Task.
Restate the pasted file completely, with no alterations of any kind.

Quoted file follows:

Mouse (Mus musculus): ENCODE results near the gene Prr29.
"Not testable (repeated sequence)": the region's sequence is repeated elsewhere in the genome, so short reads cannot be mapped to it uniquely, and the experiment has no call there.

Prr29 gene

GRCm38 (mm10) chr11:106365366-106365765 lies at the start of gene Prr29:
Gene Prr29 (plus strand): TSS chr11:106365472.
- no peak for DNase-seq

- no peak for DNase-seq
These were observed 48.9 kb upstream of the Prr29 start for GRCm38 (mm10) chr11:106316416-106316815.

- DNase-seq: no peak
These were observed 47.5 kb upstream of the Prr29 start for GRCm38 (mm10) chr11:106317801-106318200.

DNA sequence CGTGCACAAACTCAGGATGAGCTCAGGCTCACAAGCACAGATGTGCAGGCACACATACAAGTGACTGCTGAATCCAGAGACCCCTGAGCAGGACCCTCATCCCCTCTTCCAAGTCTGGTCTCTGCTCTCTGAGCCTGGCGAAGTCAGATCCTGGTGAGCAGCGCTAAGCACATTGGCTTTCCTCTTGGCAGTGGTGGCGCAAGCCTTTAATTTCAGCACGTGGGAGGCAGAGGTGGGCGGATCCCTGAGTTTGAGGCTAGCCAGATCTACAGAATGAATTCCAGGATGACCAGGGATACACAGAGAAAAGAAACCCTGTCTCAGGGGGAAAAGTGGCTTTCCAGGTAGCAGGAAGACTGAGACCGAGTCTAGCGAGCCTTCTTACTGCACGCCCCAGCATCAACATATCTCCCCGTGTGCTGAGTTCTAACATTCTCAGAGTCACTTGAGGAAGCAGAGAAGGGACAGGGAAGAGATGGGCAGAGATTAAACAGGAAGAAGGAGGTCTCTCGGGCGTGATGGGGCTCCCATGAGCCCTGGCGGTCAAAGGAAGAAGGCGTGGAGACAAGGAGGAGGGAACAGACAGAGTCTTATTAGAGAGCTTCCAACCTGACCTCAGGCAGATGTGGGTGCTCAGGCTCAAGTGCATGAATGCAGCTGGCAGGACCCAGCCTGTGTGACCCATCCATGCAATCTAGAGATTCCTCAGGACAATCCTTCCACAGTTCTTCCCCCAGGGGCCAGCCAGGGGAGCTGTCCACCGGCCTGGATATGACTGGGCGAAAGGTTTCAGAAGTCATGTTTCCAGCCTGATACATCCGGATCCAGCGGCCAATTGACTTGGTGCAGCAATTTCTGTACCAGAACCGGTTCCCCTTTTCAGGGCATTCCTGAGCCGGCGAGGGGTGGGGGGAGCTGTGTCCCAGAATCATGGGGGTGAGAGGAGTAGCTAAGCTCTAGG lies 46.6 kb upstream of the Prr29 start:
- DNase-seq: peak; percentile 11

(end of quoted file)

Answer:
Mouse (Mus musculus): ENCODE results near the gene Prr29.
"Not testable (repeated sequence)": the region's sequence is repeated elsewhere in the genome, so short reads cannot be mapped to it uniquely, and the experiment has no call there.

Prr29 gene

GRCm38 (mm10) chr11:106365366-106365765 lies at the start of gene Prr29:
Gene Prr29 (plus strand): TSS chr11:106365472.
- no peak for DNase-seq

- no peak for DNase-seq
These were observed 48.9 kb upstream of the Prr29 start for GRCm38 (mm10) chr11:106316416-106316815.

- DNase-seq: no peak
These were observed 47.5 kb upstream of the Prr29 start for GRCm38 (mm10) chr11:106317801-106318200.

DNA sequence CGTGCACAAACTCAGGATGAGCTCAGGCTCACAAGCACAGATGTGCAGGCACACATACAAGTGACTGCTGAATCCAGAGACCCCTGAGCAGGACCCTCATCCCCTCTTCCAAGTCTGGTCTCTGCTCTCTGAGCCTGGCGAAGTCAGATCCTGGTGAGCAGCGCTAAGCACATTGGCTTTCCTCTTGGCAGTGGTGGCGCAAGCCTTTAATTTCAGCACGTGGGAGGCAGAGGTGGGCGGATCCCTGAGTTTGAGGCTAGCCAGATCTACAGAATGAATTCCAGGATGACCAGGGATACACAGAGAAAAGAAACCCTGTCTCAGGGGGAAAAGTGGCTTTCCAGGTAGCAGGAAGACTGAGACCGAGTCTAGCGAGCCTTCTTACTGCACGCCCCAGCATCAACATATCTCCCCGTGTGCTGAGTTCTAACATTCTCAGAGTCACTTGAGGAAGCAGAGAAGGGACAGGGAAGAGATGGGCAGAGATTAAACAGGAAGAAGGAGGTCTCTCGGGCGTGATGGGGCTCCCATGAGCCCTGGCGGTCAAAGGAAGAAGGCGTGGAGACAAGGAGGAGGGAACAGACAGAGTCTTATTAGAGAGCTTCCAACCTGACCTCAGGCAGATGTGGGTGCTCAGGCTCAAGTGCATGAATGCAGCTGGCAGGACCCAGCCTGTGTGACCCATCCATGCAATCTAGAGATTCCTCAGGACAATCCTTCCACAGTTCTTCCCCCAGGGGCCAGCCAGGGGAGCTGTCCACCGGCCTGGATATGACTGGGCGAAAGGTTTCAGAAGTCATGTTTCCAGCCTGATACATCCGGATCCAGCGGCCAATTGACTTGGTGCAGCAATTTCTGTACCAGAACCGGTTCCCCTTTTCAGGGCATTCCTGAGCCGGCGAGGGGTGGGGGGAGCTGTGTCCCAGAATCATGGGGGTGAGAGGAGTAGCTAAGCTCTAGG lies 46.6 kb upstream of the Prr29 start:
- DNase-seq: peak; percentile 11